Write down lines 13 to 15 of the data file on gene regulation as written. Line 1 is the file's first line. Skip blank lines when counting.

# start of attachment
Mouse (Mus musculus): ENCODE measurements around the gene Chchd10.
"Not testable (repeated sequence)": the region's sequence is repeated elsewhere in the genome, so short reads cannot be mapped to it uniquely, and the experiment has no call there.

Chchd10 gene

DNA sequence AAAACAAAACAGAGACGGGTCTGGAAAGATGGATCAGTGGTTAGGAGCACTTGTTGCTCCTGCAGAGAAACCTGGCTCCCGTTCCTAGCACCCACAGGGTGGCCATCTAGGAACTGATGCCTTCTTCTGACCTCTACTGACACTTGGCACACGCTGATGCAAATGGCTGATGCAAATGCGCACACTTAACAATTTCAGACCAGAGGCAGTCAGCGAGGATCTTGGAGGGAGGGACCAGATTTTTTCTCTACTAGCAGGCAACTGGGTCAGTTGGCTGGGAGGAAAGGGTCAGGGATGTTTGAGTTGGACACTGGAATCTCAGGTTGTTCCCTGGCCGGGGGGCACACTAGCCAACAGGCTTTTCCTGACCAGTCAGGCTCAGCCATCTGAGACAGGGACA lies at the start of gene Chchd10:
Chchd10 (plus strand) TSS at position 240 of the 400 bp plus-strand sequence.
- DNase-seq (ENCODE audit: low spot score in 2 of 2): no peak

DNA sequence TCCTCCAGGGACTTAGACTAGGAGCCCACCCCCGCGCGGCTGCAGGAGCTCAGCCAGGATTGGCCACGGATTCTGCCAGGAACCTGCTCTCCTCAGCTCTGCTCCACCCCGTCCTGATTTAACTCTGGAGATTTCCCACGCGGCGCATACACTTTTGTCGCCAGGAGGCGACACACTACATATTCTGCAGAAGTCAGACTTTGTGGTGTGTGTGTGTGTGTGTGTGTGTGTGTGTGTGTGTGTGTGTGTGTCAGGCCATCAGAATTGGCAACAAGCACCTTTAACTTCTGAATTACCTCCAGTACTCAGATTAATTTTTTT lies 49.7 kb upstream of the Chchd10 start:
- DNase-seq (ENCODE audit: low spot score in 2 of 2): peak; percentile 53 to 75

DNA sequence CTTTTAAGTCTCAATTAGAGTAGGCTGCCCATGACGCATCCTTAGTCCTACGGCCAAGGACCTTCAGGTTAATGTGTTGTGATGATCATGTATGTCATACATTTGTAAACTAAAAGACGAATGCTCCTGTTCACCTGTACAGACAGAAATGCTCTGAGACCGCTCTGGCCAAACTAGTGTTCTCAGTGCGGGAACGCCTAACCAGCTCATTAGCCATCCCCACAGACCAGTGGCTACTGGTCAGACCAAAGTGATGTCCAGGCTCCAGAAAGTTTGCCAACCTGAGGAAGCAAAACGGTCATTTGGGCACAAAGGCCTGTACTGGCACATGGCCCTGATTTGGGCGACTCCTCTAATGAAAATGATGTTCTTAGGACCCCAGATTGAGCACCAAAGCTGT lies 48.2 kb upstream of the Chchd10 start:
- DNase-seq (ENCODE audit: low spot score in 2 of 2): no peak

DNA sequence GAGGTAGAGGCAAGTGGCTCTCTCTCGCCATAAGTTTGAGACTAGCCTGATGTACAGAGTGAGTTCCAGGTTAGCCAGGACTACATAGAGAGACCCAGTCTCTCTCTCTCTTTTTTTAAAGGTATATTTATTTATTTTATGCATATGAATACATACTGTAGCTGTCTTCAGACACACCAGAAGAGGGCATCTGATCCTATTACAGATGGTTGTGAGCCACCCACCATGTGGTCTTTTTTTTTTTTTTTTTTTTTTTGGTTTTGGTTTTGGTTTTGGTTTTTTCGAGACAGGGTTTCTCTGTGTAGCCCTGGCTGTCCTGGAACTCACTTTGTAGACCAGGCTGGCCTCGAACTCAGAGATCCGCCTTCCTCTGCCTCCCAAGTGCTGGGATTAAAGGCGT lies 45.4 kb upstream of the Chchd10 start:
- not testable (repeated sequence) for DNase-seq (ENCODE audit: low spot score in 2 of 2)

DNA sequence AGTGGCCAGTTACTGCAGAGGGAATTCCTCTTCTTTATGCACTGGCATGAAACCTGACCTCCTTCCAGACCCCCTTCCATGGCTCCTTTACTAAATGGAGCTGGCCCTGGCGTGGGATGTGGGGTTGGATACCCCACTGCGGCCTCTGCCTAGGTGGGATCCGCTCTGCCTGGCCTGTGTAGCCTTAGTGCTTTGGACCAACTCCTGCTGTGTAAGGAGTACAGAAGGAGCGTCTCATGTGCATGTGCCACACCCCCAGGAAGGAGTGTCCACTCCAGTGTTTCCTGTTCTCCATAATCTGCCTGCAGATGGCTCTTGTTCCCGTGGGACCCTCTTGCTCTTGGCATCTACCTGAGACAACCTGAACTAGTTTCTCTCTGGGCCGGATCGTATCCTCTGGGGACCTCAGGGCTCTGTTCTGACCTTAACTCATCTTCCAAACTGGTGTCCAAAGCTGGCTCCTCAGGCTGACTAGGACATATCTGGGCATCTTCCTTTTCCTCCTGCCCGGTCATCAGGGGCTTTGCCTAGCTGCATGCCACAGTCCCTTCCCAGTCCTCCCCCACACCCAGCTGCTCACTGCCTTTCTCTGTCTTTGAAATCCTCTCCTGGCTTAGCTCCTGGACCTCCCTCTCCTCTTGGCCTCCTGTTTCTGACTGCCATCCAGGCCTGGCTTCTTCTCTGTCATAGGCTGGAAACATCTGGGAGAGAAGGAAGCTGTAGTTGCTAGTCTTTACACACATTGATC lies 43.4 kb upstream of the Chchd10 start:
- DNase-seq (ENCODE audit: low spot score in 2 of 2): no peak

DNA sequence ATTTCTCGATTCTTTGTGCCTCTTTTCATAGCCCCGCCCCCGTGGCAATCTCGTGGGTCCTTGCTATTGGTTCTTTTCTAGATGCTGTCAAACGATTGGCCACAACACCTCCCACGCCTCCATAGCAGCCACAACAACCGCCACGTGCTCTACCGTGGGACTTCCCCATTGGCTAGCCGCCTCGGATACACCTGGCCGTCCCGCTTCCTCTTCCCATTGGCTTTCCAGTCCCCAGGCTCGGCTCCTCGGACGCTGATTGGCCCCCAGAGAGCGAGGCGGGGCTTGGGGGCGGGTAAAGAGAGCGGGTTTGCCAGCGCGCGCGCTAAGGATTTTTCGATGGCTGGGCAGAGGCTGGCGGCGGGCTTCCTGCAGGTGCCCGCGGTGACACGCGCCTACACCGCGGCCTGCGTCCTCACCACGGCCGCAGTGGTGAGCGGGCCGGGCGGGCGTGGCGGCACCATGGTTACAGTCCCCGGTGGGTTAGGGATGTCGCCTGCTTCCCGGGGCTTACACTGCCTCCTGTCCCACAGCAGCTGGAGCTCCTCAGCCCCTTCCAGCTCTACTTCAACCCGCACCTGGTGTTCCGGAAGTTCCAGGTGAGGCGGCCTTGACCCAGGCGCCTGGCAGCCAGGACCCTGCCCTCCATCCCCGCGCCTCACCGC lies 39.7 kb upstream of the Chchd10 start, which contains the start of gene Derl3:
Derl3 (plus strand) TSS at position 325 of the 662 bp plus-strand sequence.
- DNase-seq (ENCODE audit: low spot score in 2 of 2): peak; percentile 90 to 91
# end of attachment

DNA sequence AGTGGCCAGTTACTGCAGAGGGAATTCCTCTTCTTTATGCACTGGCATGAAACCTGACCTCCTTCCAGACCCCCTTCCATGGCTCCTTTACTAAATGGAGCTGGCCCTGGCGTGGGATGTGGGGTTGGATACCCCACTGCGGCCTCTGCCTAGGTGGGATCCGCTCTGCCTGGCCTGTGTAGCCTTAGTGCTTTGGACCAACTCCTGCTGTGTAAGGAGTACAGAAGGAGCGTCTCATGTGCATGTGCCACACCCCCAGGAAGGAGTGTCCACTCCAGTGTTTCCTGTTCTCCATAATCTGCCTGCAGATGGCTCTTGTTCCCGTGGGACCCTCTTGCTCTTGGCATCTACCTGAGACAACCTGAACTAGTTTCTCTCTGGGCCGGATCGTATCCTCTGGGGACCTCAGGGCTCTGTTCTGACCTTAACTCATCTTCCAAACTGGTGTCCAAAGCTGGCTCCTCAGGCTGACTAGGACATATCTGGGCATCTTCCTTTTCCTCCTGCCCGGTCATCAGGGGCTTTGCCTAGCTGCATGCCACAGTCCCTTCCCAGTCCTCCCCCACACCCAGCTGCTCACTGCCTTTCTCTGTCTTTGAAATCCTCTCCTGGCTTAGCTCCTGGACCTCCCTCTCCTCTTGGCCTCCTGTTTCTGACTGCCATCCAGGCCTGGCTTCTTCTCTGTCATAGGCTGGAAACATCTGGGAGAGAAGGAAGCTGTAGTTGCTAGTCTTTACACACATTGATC lies 43.4 kb upstream of the Chchd10 start:
- DNase-seq (ENCODE audit: low spot score in 2 of 2): no peak

DNA sequence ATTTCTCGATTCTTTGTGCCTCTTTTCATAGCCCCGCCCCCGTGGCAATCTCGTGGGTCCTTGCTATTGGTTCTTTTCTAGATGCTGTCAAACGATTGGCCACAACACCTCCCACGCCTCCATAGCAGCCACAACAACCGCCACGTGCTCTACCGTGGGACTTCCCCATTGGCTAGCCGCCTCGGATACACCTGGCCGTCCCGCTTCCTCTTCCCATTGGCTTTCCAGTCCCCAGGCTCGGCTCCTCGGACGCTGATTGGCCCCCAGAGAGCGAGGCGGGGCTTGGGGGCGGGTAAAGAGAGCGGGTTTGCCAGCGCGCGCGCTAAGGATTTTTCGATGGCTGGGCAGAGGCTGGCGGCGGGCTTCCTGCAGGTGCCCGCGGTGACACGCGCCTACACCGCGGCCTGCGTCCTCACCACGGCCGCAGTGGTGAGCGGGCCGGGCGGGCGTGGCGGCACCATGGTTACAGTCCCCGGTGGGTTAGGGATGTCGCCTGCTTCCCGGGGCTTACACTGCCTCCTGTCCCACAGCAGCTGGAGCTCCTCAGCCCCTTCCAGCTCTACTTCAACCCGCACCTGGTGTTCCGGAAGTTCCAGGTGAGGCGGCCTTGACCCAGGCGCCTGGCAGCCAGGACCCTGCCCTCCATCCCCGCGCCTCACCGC lies 39.7 kb upstream of the Chchd10 start, which contains the start of gene Derl3: